The demand for new drugs is pushing companies to develop cell-based assays that focus on a specific cellular event, potentially leading to tailored and more potent therapies. These assays also hold promise to predict toxicity, improve extrapolation to humans, and identify optimal leads earlier in the drug-discovery process. The companies highlighted in this article will share recent developments in this field at two upcoming conferences: Informa Life Sciences “Cell-Based Assay” conference to be held in London and CHI’s “Cell and Tissue-based Assays for HTS” meeting to be held in Philadelphia.
There are many factors to consider before and during cell-based assays, says Lisa Minor, Ph.D., principal scientist, drug discovery, Johnson & Johnson. Some of these include whether the assay has the right signal, the correct biological event is measured, and the right cells are used.
Another challenge is cell lines. “What you’re really concerned with is that the cell doesn’t have endogenous expression of your target and that the only event you’re seeing is what you’ve added to the cell.” A recent concern focuses on cell lines that are contaminated with other cell lines, or may not be the right species. Dr. Minor says several companies are developing tools to qualify for species and tissue type.
The biggest trend in cell-based assays, says Dr. Minor, is label-free technology. “You can pick up minor cell changes you can’t see with a microscope, and without having to do multiple assays on the same cells.” She says everyone would like to use primary cells, but they are limited in number and their characteristics are difficult to maintain. Electrophysiology with high throughput is also an emerging technology. Although Dr. Minor says better electrophysiology systems are needed, she is not sure about improvements to other technologies yet. “You don’t realize you need something until somebody shows up with an idea.”
DiscoverRx recently updated a platform developed years ago by its CEO for cell-based assays. “We’ve put some new improvements and twists on it and those are what have made it amenable to measuring protein-protein interaction events in live cells,” explains Keith Olson, Ph.D., vp of R&D.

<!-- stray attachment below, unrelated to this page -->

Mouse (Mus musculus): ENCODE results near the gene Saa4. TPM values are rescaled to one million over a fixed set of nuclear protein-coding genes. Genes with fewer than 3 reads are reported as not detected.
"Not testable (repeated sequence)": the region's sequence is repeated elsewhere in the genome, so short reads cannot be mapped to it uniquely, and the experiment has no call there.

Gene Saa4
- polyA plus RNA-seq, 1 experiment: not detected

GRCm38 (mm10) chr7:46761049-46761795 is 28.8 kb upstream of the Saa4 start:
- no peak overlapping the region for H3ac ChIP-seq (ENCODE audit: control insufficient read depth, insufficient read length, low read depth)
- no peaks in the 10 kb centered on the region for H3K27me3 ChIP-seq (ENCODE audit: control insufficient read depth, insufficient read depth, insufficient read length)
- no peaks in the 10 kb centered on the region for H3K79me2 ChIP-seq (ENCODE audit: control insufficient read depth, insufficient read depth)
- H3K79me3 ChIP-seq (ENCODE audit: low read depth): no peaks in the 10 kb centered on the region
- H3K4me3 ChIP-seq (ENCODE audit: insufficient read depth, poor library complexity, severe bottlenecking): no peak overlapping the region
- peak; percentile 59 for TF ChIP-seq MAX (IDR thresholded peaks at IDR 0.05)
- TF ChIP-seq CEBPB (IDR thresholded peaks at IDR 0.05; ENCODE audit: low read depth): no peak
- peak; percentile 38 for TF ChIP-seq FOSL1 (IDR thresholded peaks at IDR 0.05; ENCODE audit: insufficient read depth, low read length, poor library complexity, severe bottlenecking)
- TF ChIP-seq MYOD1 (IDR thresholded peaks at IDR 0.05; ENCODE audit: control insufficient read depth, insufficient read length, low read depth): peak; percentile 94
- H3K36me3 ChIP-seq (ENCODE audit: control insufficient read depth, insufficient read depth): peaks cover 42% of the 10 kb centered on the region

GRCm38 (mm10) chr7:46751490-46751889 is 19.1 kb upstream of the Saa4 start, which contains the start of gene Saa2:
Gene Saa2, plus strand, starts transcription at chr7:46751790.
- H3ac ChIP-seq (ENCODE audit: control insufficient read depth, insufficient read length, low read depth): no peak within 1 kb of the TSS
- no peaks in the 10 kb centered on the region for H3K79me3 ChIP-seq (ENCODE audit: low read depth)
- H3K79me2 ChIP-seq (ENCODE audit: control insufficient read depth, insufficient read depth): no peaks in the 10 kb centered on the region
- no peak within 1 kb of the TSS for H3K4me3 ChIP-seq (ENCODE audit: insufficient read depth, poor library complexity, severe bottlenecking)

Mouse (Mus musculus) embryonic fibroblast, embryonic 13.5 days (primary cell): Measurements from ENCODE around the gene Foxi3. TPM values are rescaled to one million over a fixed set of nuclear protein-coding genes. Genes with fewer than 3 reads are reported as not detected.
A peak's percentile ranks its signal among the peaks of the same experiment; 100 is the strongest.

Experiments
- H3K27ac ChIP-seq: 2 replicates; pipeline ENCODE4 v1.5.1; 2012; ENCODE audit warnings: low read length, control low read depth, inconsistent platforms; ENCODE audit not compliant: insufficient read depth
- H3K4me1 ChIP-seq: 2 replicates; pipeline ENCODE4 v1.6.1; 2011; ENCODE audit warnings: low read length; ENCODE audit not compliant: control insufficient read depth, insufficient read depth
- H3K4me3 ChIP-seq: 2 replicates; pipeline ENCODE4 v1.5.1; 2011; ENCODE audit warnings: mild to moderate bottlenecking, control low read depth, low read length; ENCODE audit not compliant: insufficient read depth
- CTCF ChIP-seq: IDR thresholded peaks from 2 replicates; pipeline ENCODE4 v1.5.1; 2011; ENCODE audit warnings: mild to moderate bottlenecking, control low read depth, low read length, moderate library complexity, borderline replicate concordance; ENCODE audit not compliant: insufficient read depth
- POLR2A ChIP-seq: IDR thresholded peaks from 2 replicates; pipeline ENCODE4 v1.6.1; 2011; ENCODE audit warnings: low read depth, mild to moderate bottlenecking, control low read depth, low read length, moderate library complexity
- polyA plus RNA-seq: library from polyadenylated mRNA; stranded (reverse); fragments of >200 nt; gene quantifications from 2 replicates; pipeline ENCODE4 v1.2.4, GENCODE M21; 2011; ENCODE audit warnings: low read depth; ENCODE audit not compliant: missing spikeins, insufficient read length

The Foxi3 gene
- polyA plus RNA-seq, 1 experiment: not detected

The PathHunter™ assays incorporate a target protein fused to a b-galactosidase (b-gal) peptide expressed in the cytoplasm. Another portion of b-gal (enzyme activator) is expressed only in the nucleus. When these two interact, active enzyme is formed, generating signal. This can detect protein translocation to the nucleus or nuclear envelope degradation during mitosis.
All the assays run on any chemiluminescence-capable plate reader with a single reagent addition step, do not require special instrumentation or antibody labeling. An advantage of using an enzyme approach is that it amplifies the signal—up to a twenty or thirty signal to background ratio. “One of the challenges of FRET and HRET, the two most common ways to address protein-protein interactions, is that they don’t generate a lot of signal. After you finish building an assay, you may only have a two- to threefold signal to background ratio,” Dr. Olson states.
In addition, the system is tunable. “We’ve been able to modulate the b-gal reporter system so we have essentially no background association of the two components. The only way to generate signal is to have productive protein-protein interactions.”
The company also offers the PathHunter b-Arrestin Assays for over 100 G-protein coupled receptors (GPCRs). These are high-throughput screening assays for monitoring GPCR activation following ligand stimulation, without imaging instrumentation, fluorescent protein tags, or radioactivity. It provides direct measure of b-Arrestin binding to the GPCR of interest during activation, making it useful for de-orphanizing novel GPCRs. Dr. Olson says the company has recently started a program to look at transcription factors and cytoplasmic kinases involved in general cell signaling events.